Simple syrup for your cocktails is cheap to make too, just a cup of sugar to a cup of water, and shake the hell out of it until it’s dissolved (and a splash of vodka as a preservative). I wanted something a bit more complex than a regular sour, though, so given the Carnival season in full swing I decided to pull this drink out again. I’ve posted it before (and to my chagrin I note that I posted it only four months ago … I really do have no proper sense of the passage of time), but it’s a good example of cocktail frugality, if not quite as frugal as the Whiskey Sour. In case you missed it the last time I posted it, here’s the Falernum recipe I use:

Falernum No. 10
(by Paul Clarke)

6 ounces Wray & Nephew Overproof White Rum (63% abv).
Zest of 9 limes, preferably organic.
50 cloves, toasted.
2 tablespoons blanched slivered almonds, toasted.
1/2 tsp almond extract.
1-1/2 ounces fresh ginger, peeled and julienned.
14 ounces rich (2:1) simple syrup, cold preparation.

Zest the limes carefully with a microplane grater, zester or vegetable peeler, making sure to leave all the white pith behind. Toast the cloves in a dry skillet over medium heat, shaking frequently, just until they begin to become aromatic, then remove from heat. Toast the almonds, shaking frequently, until they begin to turn light brown, then remove from heat. Add the lime zest, cloves, almonds and ginger to the rum in a pint-sized jar and allow to infuse for 24 hours, shaking occasionally. Strain the infusion through moistened cheesecloth, and squeeze to get every drop of liquid out. Filter if necessary.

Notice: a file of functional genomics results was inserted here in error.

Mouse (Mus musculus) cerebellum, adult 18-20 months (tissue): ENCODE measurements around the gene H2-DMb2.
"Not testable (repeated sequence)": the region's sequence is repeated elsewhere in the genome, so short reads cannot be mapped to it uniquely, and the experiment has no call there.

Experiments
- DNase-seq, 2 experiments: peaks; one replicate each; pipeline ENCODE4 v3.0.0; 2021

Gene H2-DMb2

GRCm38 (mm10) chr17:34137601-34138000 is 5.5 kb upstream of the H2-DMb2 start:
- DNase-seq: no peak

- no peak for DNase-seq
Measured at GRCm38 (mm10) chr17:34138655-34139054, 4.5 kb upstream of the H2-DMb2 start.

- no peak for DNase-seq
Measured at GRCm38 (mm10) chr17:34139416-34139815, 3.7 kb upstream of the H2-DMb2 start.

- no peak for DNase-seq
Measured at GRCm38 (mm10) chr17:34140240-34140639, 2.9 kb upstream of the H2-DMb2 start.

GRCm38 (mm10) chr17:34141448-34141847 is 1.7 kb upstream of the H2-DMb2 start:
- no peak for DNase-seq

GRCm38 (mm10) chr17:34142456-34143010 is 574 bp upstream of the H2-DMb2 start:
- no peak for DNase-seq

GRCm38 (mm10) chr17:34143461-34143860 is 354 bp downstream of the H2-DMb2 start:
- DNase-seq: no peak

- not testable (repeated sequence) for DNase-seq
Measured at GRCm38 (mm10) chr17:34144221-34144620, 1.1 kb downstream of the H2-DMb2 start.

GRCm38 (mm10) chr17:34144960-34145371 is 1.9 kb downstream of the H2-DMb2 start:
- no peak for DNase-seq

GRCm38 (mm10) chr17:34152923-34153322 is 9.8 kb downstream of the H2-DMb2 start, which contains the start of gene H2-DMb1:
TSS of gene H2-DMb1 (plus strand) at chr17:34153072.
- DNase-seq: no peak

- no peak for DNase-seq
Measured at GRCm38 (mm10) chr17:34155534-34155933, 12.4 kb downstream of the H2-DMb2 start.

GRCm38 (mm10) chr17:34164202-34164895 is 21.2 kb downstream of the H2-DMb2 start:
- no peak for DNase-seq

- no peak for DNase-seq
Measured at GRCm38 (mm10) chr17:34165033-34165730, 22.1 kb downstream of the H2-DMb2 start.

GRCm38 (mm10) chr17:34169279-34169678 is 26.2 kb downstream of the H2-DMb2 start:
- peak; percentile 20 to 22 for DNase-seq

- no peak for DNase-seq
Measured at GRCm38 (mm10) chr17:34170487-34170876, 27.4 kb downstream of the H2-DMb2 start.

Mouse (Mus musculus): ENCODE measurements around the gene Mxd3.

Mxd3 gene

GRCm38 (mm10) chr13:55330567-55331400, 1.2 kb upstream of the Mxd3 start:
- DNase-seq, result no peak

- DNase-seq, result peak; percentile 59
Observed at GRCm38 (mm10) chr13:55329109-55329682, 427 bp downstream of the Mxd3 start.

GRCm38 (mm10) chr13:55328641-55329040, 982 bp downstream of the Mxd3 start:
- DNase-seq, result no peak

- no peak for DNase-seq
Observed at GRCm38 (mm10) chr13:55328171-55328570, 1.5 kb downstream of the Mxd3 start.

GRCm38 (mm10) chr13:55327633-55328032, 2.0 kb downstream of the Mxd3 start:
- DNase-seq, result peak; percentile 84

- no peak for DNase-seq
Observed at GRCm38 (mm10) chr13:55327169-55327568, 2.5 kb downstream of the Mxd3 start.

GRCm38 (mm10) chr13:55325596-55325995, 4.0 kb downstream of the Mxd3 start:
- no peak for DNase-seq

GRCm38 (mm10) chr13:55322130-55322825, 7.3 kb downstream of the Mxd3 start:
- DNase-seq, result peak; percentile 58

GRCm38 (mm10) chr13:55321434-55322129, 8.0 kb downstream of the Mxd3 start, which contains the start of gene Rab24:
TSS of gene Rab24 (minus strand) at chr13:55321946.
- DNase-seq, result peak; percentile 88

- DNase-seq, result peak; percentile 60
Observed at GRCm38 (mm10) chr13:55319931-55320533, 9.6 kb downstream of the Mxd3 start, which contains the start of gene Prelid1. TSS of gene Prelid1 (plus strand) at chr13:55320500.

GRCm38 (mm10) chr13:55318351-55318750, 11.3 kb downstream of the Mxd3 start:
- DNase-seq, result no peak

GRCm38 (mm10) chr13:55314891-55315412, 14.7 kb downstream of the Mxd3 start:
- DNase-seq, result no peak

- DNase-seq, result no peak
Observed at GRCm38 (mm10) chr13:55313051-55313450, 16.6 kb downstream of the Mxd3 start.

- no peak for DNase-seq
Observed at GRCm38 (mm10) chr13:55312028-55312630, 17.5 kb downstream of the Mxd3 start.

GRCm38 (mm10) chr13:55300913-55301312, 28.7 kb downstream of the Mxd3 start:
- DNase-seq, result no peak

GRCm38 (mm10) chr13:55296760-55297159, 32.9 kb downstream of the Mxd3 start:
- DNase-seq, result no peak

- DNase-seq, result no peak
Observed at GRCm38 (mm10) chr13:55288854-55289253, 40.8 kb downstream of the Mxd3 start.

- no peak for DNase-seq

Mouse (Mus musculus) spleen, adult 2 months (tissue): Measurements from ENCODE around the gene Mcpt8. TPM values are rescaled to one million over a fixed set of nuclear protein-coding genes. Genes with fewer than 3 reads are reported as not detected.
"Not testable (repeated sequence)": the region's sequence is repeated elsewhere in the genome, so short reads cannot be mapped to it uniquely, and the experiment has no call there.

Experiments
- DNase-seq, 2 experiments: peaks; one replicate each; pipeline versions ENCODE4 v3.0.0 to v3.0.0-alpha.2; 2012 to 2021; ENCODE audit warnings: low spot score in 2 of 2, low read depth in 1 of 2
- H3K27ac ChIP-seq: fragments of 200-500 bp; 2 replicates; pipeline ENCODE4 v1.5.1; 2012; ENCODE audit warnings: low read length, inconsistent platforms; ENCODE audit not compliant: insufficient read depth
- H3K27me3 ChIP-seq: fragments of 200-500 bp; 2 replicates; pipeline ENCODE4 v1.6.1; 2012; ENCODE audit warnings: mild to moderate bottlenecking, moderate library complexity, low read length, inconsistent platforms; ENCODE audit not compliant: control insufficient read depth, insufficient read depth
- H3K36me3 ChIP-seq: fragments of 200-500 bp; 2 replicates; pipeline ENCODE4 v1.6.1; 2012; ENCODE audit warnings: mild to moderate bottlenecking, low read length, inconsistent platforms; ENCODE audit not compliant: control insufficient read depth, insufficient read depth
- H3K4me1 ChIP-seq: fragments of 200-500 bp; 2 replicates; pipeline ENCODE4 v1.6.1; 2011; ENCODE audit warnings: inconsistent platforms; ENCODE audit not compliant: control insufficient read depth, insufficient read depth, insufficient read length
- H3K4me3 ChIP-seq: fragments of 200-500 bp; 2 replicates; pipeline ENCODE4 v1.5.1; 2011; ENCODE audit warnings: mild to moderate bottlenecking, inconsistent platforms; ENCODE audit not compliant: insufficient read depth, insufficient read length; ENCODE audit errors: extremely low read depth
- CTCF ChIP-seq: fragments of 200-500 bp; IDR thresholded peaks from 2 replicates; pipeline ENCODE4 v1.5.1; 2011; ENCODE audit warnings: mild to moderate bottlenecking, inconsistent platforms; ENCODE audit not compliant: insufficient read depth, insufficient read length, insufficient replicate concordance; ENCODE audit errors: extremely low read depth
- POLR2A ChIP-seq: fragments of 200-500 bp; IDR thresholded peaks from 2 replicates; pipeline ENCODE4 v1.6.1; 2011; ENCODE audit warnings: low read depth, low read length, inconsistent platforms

To make the simple syrup, add 2 cups sugar and 1 cup cold water to a large jar. Seal the lid and shake like hell until the sugar is completely dissolved. (C’mon, you need the workout.) Measure 14 ounces of syrup (you’ll have a little extra); add the rum infusion to the syrup and shake to combine. Store in refrigerator.

I did finally remember where I got this recipe — a site called Mr. Lucky, which has a small cocktail section (which doesn’t seem to have been updated in ages). They came up with the idea of replacing the simple syrup in a Whiskey Sour with falernum, giving the drink a more complex and brighter flavor profile and a nice dose of the Caribbean (New Orleans being the northernmost Caribbean port, as some say). I did a Lemons from our tree little tweaking of the original recipe and added the egg white for the nicer body and frothy head you get in a proper sour.